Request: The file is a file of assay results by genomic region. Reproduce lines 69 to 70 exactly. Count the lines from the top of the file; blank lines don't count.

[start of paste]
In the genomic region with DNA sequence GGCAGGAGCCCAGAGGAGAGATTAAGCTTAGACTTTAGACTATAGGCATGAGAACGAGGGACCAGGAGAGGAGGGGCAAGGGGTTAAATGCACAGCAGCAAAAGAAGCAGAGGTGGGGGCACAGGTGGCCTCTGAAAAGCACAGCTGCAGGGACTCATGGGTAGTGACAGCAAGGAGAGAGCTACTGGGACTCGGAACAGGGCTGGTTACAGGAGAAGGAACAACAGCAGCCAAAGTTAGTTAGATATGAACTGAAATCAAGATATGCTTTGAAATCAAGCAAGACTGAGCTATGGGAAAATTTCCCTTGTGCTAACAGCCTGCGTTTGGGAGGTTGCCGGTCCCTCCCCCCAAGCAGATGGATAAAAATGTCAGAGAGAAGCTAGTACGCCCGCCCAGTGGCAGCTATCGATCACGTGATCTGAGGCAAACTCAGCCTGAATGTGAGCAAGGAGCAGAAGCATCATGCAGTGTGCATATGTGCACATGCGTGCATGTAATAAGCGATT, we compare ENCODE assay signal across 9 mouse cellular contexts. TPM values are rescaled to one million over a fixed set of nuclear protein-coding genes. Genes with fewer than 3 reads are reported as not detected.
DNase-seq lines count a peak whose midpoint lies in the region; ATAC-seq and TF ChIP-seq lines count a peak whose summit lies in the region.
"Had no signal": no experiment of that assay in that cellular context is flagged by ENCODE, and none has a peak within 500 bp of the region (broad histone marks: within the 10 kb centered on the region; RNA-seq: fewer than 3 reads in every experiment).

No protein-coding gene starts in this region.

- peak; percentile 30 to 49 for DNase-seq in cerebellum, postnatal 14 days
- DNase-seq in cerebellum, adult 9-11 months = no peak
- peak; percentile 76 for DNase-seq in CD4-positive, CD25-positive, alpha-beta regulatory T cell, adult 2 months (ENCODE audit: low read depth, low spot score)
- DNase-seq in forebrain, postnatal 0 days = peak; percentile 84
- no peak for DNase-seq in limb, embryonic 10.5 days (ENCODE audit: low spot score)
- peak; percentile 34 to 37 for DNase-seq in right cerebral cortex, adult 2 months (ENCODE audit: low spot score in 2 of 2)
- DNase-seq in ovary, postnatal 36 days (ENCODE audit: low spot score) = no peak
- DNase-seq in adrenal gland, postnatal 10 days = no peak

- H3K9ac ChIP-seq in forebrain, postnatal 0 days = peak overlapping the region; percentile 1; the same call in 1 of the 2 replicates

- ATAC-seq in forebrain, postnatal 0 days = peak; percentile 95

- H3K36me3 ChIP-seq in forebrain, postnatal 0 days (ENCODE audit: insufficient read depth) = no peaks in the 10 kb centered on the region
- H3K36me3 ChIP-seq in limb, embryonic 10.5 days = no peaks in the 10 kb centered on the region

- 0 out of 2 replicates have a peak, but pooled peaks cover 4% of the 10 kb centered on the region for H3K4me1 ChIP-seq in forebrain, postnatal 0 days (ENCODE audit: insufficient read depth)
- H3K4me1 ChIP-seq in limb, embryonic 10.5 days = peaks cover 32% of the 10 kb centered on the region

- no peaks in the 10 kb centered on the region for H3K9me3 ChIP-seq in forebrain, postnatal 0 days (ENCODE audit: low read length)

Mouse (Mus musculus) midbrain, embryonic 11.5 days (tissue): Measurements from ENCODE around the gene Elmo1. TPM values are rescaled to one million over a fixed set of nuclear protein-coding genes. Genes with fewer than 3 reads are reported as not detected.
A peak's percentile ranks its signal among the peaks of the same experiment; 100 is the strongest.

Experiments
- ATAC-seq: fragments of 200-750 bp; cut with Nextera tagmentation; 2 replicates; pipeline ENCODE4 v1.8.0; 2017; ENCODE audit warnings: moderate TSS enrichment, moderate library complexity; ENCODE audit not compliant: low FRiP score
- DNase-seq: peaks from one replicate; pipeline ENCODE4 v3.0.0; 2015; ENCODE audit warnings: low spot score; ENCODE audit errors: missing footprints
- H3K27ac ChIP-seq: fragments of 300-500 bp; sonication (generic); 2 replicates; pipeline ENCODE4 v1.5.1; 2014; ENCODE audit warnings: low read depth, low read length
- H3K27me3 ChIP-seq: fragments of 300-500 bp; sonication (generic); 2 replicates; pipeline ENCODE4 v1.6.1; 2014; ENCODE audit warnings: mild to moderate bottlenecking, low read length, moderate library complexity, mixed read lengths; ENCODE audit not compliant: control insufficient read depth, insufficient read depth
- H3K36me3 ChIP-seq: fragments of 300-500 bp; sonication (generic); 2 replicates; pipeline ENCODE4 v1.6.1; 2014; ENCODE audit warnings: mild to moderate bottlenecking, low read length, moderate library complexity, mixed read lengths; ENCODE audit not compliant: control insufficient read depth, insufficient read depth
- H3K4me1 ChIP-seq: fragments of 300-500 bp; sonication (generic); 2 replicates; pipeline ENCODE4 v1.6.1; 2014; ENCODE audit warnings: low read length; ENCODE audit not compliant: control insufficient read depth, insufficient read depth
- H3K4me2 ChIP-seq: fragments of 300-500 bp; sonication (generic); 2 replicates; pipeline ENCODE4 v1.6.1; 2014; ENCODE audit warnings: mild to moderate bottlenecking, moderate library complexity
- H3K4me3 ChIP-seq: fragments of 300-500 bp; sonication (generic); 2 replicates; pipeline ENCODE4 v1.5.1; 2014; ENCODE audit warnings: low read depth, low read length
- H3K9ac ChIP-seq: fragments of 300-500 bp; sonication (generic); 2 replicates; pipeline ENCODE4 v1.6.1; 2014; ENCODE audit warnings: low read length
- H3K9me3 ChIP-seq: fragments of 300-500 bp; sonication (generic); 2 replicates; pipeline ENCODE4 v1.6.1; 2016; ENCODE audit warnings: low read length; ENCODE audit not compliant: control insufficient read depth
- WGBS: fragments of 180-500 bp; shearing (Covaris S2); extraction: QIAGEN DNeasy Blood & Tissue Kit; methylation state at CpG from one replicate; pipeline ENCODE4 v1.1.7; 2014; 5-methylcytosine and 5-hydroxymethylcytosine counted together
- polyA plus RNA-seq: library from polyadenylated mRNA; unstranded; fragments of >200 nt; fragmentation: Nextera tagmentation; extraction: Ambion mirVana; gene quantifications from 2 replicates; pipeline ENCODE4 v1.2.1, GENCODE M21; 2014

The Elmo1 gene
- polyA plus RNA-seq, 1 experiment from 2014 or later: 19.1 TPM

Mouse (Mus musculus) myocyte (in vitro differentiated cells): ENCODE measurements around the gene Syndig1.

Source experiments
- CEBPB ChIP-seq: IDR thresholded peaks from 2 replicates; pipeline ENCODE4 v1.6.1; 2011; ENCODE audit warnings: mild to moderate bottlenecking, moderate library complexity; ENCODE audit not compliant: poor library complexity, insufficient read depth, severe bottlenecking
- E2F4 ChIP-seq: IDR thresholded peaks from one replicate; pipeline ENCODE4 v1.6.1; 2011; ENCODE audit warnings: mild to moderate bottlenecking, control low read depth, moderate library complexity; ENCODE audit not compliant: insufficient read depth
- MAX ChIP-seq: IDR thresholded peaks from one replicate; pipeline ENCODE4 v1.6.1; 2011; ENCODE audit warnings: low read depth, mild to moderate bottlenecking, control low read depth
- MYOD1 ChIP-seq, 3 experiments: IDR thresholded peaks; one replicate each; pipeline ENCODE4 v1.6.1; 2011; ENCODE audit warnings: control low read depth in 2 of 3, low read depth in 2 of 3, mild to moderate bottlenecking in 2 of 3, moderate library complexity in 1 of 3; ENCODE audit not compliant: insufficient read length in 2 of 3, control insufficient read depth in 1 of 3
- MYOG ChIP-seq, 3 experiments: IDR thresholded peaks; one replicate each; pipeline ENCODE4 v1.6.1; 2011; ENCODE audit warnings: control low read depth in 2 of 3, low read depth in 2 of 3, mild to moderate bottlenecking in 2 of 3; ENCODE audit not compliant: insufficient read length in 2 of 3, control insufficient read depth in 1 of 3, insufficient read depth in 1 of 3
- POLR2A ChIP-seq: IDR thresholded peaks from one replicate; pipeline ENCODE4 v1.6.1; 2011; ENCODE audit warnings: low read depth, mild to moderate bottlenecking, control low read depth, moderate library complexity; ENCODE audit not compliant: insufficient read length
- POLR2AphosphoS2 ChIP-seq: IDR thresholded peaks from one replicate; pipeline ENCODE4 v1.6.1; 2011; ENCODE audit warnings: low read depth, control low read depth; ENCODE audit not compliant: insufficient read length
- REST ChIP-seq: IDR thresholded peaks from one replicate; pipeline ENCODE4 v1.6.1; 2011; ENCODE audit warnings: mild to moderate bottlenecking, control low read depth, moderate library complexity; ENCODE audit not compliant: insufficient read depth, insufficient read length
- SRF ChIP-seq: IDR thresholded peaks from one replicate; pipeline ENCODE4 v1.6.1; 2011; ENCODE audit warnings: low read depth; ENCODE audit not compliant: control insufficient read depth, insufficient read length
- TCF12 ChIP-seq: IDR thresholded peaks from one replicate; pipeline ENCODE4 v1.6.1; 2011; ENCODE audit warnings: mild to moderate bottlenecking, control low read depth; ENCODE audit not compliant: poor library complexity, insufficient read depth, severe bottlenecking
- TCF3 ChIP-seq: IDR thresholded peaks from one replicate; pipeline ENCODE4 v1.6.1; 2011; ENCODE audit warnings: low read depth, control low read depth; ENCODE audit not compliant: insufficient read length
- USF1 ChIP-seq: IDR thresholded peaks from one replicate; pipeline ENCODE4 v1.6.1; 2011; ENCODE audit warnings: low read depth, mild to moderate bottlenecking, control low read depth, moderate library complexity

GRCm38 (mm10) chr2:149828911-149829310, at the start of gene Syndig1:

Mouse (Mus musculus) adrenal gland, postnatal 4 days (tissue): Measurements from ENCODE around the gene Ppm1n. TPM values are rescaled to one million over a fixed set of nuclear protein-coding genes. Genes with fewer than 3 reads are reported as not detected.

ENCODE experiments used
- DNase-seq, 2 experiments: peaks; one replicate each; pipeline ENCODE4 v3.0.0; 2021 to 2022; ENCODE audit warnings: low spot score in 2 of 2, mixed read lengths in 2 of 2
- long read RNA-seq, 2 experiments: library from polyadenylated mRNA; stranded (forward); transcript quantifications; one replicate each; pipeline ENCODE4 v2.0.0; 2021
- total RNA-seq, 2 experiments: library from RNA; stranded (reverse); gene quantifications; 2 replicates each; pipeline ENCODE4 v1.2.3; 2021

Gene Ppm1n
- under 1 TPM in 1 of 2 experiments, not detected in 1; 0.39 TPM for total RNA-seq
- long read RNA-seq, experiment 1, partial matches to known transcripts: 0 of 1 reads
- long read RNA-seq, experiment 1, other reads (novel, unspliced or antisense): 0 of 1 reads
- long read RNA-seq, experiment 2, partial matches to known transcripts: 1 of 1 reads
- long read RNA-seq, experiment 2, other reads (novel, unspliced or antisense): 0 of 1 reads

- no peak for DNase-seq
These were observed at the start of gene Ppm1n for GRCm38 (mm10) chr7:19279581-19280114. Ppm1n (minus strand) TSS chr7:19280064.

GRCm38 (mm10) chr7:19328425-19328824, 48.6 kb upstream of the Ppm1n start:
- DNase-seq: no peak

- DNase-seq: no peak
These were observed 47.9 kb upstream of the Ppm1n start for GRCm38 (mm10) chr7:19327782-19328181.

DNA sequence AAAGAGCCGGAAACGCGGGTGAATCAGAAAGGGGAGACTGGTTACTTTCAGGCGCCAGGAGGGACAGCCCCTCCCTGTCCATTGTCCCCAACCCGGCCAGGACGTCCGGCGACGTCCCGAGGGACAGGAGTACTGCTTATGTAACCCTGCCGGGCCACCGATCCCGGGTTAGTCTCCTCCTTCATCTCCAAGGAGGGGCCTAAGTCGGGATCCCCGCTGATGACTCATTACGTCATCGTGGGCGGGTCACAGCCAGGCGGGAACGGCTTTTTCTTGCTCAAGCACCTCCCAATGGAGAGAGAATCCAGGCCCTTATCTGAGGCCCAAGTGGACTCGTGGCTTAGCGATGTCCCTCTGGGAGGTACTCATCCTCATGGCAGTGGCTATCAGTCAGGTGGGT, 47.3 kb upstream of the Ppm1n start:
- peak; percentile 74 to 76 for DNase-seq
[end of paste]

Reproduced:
DNA sequence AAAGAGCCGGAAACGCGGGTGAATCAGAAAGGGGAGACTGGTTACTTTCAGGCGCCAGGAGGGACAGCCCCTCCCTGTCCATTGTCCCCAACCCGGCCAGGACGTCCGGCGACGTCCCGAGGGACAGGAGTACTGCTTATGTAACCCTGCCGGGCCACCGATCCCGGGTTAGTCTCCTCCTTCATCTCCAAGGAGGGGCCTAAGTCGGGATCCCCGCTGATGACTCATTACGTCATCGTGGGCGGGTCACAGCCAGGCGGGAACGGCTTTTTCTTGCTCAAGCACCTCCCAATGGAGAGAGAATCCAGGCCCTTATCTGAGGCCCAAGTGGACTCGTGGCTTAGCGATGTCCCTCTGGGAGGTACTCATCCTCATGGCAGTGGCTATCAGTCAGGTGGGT, 47.3 kb upstream of the Ppm1n start:
- peak; percentile 74 to 76 for DNase-seq